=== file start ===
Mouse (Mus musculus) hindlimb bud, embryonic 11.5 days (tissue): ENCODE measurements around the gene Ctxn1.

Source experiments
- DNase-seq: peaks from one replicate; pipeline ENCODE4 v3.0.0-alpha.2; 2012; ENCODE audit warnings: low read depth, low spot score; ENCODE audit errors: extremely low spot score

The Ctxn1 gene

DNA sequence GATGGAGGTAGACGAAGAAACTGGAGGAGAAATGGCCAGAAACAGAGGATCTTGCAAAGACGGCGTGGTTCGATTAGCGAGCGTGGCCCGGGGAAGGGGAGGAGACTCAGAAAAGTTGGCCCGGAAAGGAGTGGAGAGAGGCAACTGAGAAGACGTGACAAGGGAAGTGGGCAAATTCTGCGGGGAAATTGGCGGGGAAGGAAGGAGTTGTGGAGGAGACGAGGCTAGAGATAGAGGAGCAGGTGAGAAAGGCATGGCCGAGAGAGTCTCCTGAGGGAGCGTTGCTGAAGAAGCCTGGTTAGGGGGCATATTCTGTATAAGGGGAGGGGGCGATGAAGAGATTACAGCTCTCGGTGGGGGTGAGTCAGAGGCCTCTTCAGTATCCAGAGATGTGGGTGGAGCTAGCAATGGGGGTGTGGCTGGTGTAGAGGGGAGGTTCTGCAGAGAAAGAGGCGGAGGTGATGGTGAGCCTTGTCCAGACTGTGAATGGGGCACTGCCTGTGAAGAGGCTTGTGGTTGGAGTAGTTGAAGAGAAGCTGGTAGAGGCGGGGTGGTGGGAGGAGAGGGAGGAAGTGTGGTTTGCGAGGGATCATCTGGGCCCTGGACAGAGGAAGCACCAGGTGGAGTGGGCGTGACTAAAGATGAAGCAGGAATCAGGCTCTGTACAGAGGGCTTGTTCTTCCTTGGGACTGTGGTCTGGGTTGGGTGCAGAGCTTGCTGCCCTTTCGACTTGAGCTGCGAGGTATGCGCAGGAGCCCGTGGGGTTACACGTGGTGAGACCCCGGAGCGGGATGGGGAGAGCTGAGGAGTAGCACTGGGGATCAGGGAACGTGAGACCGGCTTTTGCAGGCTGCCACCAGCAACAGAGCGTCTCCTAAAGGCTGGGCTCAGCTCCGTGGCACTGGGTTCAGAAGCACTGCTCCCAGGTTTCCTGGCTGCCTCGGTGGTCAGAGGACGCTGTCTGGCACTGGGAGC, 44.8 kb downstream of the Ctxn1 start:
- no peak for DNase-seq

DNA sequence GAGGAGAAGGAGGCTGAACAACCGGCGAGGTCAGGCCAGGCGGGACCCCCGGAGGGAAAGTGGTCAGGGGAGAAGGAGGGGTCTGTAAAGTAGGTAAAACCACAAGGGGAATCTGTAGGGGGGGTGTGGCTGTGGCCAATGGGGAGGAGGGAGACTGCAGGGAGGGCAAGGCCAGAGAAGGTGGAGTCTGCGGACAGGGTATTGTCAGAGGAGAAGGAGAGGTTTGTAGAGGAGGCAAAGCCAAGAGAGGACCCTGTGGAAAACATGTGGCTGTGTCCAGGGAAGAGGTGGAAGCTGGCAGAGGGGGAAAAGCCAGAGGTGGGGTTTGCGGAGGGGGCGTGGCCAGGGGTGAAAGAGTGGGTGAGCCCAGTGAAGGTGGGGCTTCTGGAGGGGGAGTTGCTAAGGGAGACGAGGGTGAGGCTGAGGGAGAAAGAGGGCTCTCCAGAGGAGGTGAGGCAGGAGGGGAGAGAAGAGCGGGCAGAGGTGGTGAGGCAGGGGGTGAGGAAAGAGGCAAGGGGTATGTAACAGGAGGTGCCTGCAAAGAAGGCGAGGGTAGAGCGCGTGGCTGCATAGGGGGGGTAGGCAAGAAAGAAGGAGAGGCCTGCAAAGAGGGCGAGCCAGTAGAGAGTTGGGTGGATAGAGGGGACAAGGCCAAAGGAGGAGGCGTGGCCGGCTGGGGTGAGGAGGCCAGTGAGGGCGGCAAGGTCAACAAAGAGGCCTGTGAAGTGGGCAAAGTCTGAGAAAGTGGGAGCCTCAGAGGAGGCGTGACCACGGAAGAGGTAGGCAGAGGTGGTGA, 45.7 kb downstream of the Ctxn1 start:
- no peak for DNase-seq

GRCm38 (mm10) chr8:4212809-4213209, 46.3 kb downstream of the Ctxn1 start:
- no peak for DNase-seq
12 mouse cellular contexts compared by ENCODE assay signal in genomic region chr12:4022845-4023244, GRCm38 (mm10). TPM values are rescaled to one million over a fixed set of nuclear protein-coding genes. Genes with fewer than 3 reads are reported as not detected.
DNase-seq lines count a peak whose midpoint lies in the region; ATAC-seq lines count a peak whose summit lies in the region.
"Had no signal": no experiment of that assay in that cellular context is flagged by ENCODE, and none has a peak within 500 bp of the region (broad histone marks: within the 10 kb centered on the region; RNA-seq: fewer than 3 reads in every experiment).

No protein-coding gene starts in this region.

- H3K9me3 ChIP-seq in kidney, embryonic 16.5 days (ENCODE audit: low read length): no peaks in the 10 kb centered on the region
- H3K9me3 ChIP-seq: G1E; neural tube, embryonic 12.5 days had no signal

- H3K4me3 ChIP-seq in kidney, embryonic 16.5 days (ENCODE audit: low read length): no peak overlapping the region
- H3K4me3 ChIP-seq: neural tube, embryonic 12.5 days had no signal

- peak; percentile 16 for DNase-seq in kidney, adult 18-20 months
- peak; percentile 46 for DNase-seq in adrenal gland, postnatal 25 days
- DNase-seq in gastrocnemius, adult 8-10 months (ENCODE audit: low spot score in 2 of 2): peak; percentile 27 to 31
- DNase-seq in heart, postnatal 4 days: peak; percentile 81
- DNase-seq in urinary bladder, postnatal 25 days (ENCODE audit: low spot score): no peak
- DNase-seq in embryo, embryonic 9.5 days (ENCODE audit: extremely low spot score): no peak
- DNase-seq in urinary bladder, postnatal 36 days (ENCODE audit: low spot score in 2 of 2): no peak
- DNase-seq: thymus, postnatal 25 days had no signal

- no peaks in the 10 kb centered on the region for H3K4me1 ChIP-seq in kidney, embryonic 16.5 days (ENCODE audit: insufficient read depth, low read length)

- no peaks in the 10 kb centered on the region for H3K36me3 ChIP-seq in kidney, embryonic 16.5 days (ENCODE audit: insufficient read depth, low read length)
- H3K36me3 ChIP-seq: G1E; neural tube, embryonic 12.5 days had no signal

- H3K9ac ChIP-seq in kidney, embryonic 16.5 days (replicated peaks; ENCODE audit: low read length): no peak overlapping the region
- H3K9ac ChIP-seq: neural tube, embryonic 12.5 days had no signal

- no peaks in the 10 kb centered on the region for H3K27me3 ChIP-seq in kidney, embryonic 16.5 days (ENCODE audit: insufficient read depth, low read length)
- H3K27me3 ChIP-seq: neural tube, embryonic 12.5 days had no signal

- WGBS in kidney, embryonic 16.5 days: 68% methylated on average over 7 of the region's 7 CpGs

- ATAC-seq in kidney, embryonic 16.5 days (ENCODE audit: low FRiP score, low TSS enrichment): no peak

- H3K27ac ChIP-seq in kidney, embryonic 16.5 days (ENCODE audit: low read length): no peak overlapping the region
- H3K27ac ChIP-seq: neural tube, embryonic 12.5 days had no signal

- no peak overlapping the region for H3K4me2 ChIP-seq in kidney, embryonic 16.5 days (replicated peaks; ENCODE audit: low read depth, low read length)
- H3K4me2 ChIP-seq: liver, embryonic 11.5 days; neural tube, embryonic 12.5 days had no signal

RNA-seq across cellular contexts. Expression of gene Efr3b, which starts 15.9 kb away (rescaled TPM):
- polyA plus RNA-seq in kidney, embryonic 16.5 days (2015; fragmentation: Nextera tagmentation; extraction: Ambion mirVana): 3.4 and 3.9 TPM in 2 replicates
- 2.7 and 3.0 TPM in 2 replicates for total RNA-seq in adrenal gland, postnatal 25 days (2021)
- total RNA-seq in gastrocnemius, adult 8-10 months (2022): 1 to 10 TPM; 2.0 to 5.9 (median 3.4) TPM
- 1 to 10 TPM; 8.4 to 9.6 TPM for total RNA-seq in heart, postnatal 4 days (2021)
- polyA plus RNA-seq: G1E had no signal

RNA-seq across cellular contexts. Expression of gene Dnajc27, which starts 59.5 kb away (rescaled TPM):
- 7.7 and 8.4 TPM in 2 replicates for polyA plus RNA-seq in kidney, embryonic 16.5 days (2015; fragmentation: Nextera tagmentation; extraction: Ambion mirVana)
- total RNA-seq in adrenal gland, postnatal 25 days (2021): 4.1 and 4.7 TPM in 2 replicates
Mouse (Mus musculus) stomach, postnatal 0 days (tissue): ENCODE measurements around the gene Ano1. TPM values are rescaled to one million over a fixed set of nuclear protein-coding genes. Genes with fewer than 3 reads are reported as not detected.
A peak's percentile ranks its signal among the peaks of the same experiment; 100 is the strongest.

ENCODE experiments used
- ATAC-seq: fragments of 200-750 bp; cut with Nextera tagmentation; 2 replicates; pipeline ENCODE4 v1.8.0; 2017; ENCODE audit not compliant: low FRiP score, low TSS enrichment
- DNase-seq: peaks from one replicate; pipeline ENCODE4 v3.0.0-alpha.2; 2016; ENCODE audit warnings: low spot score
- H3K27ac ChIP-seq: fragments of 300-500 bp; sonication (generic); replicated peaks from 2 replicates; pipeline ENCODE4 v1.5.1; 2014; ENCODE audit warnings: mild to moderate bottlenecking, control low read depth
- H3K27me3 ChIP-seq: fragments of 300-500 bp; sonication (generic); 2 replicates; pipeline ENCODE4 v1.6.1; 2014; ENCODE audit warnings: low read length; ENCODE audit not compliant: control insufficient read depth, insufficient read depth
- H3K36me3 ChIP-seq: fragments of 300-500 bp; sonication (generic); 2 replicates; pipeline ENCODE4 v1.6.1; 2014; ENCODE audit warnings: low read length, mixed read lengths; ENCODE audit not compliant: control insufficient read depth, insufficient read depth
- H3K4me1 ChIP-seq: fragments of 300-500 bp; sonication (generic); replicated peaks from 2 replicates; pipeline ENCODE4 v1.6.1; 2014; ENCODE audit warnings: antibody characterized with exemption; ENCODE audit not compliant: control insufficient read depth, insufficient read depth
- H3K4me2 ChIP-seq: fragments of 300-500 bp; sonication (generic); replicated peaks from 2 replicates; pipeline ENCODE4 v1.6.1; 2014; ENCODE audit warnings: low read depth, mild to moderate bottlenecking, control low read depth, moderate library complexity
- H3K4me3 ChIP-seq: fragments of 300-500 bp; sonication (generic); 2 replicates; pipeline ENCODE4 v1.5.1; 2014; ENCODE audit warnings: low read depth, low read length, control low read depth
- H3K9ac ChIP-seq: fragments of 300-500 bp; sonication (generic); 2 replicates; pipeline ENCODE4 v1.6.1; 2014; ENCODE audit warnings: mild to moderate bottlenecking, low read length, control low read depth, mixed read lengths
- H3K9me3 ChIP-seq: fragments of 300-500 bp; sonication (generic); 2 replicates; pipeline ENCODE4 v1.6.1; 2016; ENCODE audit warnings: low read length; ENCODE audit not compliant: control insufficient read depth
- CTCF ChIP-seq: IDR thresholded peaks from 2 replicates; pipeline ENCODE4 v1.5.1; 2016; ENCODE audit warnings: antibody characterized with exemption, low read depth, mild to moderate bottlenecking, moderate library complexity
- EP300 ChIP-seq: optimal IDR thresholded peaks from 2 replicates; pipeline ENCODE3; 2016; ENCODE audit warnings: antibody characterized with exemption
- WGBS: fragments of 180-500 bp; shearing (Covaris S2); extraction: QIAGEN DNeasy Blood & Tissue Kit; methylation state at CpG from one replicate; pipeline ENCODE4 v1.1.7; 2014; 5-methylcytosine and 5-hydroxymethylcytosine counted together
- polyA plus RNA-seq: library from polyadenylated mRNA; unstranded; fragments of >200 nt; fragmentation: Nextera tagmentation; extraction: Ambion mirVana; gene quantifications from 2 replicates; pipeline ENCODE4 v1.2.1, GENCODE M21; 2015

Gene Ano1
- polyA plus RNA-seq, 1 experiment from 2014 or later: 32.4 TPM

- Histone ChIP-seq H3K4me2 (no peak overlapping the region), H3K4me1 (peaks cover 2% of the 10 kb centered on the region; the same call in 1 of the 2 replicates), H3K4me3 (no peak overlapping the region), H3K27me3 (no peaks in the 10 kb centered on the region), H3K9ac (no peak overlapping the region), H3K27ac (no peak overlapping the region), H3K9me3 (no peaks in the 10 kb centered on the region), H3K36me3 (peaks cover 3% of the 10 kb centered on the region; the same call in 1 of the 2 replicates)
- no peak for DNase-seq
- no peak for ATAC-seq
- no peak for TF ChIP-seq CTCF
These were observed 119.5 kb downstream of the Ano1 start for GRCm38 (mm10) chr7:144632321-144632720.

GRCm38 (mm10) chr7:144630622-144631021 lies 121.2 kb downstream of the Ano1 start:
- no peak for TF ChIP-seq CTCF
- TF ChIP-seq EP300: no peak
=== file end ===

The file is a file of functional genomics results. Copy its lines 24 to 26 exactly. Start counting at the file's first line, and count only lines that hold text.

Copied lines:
- DNase-seq in embryo, embryonic 9.5 days (ENCODE audit: extremely low spot score): no peak
- DNase-seq in urinary bladder, postnatal 36 days (ENCODE audit: low spot score in 2 of 2): no peak
- DNase-seq: thymus, postnatal 25 days had no signal